13 Aug, 2010
I like that, no hang on. no I don’t
Posted by: admin In: Art of the State
When I first saw this piece on Romanywg’s Flickr stream I felt a little uneasy about it’s location. In fact while he’d got a great photo and I thought the street art by Specter looked stunning I really didn’t like the fact that it had obviously been placed directly over a piece of local history. Old painted signs like this one for Boyd Pianos are an increasingly rare sight in London. I love them as they provide a ready made link back to the past, often reappearing when more crass modern signs have been taken down. Pure Evil (the gallery that is putting on Specter’s show at the moment) commented on Flickr that the art was just wheatpasted onto the wall and would disintegrate over time. I don’t know about that – only time will tell. It’s just as likely the wall will be hit up by less successfully applied art or colonised by London’s street poster teams – or, perhaps worse, blasted off by an over zealous graffiti removal crew. If that’s the case we’ll have lost a part of this ’ghost sign’. There’s no point in hand wringing about this instance – we’ll have to see what the wall looks like in a few months time to get some perspective (continues below).
I went to take a look at Specter’s work today and get a picture. On the way back I saw that the excellent Verynearlyalmost blog had already covered the story and come down on the side of street art instead of history. They’ve got a point – street art of course works best when it interracts with the urban environment and this piece certainly does that exceptionally well. It’s just the fact that it potentially may result in something that has stood there so long and that has its own fans being damaged. It’s my own personal opinion that street art/graffiti generally shouldn’t go over obviously historical pieces. For me there’s a difference in say the ethics behind spray painting a modern Tube train than an old rail coach thats been lovingly restored by volunteers over several years as happened with the carriages used for the Hogwarts Express and other heritage trains back in 2003. Banksy even issued a rare denial once when a copy of his placard bearing apes turned up on a war memorial. Of course others have different agendas and quite frankly some don’t give a toss about history and see it as an irrelevance. I doubt from conversations with Pure Evil in the past that he’s one of those.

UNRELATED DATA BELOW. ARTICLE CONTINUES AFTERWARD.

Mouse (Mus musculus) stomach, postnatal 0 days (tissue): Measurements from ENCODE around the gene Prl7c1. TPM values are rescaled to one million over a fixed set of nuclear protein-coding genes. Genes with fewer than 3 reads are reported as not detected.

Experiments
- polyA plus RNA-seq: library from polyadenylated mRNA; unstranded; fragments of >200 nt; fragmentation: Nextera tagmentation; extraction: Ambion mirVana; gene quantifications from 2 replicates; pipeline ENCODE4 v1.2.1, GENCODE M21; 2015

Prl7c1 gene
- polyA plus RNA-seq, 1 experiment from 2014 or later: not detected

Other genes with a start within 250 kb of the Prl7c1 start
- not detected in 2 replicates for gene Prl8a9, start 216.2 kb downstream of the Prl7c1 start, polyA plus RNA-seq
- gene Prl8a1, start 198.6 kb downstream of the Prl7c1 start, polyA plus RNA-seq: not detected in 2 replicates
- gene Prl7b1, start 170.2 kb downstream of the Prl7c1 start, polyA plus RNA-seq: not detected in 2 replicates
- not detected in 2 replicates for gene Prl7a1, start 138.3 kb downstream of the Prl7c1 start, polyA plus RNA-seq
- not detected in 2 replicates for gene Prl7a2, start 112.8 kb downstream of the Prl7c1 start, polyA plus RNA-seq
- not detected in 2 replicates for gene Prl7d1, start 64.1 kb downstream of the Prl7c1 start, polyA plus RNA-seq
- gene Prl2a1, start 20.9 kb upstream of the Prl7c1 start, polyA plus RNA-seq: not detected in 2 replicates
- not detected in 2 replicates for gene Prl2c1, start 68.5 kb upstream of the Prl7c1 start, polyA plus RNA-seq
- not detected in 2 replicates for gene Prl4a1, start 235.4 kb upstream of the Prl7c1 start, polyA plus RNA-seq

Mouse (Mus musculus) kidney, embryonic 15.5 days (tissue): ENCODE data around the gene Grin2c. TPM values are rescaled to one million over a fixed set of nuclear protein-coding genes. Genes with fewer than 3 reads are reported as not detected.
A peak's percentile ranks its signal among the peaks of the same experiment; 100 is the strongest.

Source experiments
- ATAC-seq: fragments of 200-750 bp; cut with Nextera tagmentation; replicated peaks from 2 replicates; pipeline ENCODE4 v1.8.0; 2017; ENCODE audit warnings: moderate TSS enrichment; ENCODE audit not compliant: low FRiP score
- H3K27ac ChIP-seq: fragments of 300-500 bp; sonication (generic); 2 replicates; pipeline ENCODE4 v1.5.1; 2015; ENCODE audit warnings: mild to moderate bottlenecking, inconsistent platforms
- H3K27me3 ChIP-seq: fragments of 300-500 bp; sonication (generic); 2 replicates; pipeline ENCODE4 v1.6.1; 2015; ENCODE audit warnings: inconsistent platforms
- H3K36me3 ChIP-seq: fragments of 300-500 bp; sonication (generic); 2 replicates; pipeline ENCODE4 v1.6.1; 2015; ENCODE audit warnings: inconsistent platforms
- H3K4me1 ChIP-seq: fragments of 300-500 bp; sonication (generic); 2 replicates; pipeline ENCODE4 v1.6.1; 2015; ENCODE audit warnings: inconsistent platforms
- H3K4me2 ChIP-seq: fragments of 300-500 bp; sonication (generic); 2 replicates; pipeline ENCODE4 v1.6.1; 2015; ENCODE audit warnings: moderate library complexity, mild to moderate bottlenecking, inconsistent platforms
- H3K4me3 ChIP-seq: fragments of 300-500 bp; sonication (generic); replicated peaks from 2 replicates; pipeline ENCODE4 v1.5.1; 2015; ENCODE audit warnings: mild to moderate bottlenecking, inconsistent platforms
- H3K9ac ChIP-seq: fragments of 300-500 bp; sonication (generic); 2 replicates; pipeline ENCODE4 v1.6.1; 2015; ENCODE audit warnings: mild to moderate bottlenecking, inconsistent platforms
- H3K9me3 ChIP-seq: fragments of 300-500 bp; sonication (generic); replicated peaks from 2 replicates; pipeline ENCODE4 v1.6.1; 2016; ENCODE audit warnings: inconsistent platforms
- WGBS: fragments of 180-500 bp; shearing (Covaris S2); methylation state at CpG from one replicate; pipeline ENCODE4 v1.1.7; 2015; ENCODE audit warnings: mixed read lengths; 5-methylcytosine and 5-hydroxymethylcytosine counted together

I’m interested in others views on this subject.
Read the original post at Art of the State